The older I get, the more I shrink. And you know what that means.
It’s not that my elbows sag. It’s just that I have more skin than stuff to fill it up.
I Googled How to get rid of baggy elbows, and found several YouTube videos with exercises involving a lot of repetitive arm movements in various directions. Watching the videos left me exhausted, but did nothing for my elbows.
There must be an easier way. Something that doesn’t involve a knife. Although there probably is a doctor who debags elbows.
I imagine meeting him at a cocktail party—not that I attend cocktail parties, but that’s the kind of party I imagine an elbow doctor attending. He’s standing next to the artificial potted fern, looking artificial. Mannikin-artificial. Which is why I mosey over and strike up a conversation, because a conversation with a mannikin is all I can handle as an introvert. But surprise, surprise, he responds when I say, “Howdy, stranger. I couldn’t help but notice you from across the room.” We chat, and eventually I get around to asking, “What kind of business are you in?”
And he says, “Elbows.”
“Elbows?” I say.
“I debag them.”
“Of course you do.”
And he hands me his card.
Which brings me to my first point to ponder:
What do elbow doctors do with all that excess skin? Do they have bags of baggy elbows? Do they donate the stash to medical research, like Henrietta Lacks’s cells, although in her case, her cells were used without her consent? Who knows what anti-aging or cancer-curing miracles might be discovered from baggy elbows.
Elbows are odd ducks. They come in handy when I’m making my way through a crowd. They’re useful pushing a swinging door open when I’m carrying dinner plates. When I don’t feel like shaking someone’s hand, I can give them an elbow instead. Beyond that, what good are they? Poking out someone’s eye?
The funny bone is located in the vicinity of the elbow, but when that thing gets whacked there’s nothing funny about it.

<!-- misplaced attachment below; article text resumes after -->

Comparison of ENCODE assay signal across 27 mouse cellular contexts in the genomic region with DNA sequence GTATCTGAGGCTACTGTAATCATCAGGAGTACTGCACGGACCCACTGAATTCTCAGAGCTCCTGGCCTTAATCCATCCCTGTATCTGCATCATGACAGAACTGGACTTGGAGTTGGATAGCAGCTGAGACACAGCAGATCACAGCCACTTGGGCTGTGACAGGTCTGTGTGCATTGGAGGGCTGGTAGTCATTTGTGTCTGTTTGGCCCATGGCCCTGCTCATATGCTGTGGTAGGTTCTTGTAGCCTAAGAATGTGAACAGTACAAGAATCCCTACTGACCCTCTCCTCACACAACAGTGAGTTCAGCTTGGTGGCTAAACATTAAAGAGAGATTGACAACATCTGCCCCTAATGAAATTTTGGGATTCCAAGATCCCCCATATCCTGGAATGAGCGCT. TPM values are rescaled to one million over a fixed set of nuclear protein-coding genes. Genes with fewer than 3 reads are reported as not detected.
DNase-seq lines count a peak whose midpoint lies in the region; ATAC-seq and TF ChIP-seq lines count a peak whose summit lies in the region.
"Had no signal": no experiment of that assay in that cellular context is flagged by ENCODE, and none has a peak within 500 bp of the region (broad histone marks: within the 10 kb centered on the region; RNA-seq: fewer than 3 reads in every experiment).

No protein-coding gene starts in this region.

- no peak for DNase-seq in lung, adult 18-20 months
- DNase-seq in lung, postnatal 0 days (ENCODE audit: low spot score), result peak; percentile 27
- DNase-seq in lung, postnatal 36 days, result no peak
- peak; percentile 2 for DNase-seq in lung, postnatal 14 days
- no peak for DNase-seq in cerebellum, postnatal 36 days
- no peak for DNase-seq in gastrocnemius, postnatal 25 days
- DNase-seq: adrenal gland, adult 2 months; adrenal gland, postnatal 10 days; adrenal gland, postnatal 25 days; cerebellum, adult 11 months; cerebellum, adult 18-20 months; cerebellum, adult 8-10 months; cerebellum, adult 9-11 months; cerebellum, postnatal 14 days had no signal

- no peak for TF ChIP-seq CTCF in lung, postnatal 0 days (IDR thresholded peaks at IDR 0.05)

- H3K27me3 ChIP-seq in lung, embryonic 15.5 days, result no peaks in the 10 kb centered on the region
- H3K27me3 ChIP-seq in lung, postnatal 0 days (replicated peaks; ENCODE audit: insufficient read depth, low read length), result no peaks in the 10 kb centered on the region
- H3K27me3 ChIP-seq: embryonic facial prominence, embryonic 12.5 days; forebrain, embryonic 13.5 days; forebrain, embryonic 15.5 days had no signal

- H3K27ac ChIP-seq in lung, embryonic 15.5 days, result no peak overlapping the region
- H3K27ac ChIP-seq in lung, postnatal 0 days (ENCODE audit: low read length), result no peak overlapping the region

Which brings me to my second point to ponder:
Why do we keep the funny bone, but yank the wisdom teeth? I can only surmise that we value humor over wisdom. Which is wise, come to think of it. As long as we maintain our sense of humor, we can survive damn near anything.
Even baggy elbows.
In the meantime, I get older, I shrink, and my world does, too. Where once I jetted around the globe—okay, not the globe, the country. Once. Where once I jetted, now I shuffle to the refrigerator, which doesn’t require shuffling as much as reaching from my desk chair or the bed, because my cottage is a former playhouse. If I live long enough, eventually my world will shrink to the dimensions of a nursing home bed. I’ll gaze out the window without being able to see what I’m gazing at, and my world will shrink to the dimensions of my imagination. Which could actually be rather large.
Bringing me to my third point to ponder:
Why is it, the smaller people get, the larger they live? It’s like they’re trying to fill the space they once occupied. They talk loud. They dress loud, in patterned Bermuda shorts, thick sandals, and black socks pulled up to their calves. They carry big purses. They wear huge glasses. And they have big opinions.
Don’t get me started on their cars.
My mother, who’s ahead of me in terms of shrinkage, drives a Chevy Tahoe. It’s a mystery how she sees over the dash. From outside the car, all I see is her forehead.
While I watch exercise videos for elbows, my mother, who wears a back brace because her spine could crumble at any moment, is carting a dead deer in her little red wagon to the curb for the animal control people to claim. Days later, when even the garbage man won’t touch it, she’s tossing it into a garbage bag and carting it to the backyard and burying it with a shovel. While I ponder the usefulness of elbows, my mother is fishing things from the creek with a hoe, like the opossum skeleton for some nice boy in the neighborhood, and a man’s wallet, crawling with worms. While I daydream about elbow doctors, my mother is feeding every feral cat that migrates to her yard, even the finicky Siamese that insists on dining atop the garage roof. While I wonder if the funny bone is actually a bone, my mother is hauling giant bags of cat food from the back of her Tahoe. And if the handicapped parking space is too far from the front door of Raley’s Supermarket, you can bet everyone in the store will hear about it when my mother complains to the sixteen-year-old bag boy.
My mother knows how to live large. She knows how to claim her space in the world. Does she have baggy elbows? Who knows? Who cares? She’s got bigger things to focus on. Besides, with all that carting and tossing and burying and fishing and feeding and hauling, those elbows get a workout.
YouTube’s got nothing on my mother.